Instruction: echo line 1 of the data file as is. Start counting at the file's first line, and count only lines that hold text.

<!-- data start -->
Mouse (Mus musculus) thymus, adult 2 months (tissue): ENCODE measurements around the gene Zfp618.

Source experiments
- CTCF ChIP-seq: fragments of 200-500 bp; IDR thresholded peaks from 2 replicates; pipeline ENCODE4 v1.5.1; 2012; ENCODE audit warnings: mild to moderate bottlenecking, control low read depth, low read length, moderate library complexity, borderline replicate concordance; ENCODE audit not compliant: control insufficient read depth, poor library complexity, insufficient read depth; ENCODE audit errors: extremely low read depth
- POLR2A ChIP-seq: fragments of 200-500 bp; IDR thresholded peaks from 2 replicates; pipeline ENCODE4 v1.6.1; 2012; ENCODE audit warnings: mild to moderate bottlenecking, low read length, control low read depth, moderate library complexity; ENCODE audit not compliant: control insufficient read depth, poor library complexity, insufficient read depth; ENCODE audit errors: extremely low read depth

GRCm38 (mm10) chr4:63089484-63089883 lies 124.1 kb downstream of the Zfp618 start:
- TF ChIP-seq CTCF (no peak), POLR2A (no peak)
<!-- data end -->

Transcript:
Mouse (Mus musculus) thymus, adult 2 months (tissue): ENCODE measurements around the gene Zfp618.